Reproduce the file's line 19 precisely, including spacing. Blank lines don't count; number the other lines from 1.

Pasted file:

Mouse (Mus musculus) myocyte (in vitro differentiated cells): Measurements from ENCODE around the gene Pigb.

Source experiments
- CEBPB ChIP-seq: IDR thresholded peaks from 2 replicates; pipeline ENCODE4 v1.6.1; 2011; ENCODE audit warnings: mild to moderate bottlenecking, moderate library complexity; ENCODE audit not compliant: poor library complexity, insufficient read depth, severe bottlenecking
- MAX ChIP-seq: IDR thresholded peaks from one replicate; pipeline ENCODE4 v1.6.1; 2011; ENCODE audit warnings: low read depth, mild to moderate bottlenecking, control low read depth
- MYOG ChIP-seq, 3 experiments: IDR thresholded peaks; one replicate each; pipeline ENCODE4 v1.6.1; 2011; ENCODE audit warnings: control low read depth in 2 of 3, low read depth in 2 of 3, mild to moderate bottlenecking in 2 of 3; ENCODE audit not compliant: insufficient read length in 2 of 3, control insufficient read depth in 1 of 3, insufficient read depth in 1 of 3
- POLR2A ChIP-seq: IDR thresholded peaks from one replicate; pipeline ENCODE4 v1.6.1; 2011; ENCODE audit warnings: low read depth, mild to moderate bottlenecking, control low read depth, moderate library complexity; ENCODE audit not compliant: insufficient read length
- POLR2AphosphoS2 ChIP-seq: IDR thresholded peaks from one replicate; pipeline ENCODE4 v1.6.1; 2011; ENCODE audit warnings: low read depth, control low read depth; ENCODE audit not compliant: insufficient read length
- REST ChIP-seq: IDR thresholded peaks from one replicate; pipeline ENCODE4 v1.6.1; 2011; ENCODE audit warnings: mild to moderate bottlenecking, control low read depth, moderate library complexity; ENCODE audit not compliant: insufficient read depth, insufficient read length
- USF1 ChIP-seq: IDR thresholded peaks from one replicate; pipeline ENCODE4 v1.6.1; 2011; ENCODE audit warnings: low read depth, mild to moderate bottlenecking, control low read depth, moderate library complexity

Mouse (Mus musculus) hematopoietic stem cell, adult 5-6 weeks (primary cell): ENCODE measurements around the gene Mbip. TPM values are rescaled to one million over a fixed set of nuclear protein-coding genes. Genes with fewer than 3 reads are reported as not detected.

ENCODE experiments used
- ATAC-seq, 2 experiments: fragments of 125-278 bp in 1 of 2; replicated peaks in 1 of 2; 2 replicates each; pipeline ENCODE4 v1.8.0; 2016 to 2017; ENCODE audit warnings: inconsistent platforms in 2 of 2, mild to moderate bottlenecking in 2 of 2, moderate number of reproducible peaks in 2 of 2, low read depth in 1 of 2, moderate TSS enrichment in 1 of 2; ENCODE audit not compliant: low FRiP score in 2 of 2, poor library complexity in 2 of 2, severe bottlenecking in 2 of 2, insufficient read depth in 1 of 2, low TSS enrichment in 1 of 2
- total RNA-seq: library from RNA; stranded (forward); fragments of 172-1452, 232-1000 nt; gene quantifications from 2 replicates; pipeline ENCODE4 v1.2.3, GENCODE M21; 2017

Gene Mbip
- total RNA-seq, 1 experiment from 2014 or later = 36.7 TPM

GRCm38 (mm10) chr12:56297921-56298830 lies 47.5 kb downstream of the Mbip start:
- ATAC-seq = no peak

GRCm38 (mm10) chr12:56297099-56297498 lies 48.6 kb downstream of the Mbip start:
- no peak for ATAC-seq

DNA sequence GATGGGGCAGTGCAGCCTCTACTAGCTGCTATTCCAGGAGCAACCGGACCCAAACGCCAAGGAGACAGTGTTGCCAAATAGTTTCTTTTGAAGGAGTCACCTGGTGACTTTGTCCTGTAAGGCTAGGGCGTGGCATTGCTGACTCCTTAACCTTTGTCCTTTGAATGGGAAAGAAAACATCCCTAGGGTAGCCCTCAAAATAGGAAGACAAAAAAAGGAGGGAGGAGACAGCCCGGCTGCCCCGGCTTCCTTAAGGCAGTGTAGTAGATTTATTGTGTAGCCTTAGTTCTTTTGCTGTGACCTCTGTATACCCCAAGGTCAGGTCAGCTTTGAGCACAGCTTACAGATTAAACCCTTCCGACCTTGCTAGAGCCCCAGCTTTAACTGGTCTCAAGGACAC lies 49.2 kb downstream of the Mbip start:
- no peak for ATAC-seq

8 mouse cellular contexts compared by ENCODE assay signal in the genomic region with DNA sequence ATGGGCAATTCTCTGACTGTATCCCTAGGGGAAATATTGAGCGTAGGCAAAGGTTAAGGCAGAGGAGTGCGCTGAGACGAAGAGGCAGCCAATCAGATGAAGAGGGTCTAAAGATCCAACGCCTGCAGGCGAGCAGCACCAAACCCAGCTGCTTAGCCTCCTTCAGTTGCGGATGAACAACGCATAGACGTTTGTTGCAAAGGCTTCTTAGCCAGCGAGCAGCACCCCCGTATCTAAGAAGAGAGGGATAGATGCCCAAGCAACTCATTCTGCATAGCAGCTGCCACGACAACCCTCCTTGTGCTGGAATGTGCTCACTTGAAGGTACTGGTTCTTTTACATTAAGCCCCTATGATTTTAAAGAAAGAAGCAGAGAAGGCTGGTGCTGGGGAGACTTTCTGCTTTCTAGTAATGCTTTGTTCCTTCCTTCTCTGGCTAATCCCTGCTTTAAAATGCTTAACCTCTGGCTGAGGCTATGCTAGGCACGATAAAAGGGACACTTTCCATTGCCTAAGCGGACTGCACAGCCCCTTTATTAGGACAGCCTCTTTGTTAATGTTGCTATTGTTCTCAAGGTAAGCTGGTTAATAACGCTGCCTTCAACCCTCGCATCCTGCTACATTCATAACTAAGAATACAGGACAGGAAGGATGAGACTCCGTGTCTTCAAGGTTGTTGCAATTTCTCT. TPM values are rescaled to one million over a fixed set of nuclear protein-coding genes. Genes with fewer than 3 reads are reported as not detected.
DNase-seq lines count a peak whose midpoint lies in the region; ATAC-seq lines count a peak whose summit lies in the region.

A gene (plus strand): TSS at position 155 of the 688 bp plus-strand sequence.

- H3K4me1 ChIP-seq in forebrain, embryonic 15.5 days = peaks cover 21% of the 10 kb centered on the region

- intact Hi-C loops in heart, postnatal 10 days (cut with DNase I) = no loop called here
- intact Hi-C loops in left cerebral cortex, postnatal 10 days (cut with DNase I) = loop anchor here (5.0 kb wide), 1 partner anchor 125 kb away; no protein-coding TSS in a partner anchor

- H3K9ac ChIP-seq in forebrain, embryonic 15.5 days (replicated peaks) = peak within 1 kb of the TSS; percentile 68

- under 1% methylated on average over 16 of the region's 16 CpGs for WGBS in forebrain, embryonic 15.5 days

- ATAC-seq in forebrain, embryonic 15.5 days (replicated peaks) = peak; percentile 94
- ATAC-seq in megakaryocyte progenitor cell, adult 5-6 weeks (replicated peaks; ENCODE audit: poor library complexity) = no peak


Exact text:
- no peak for ATAC-seq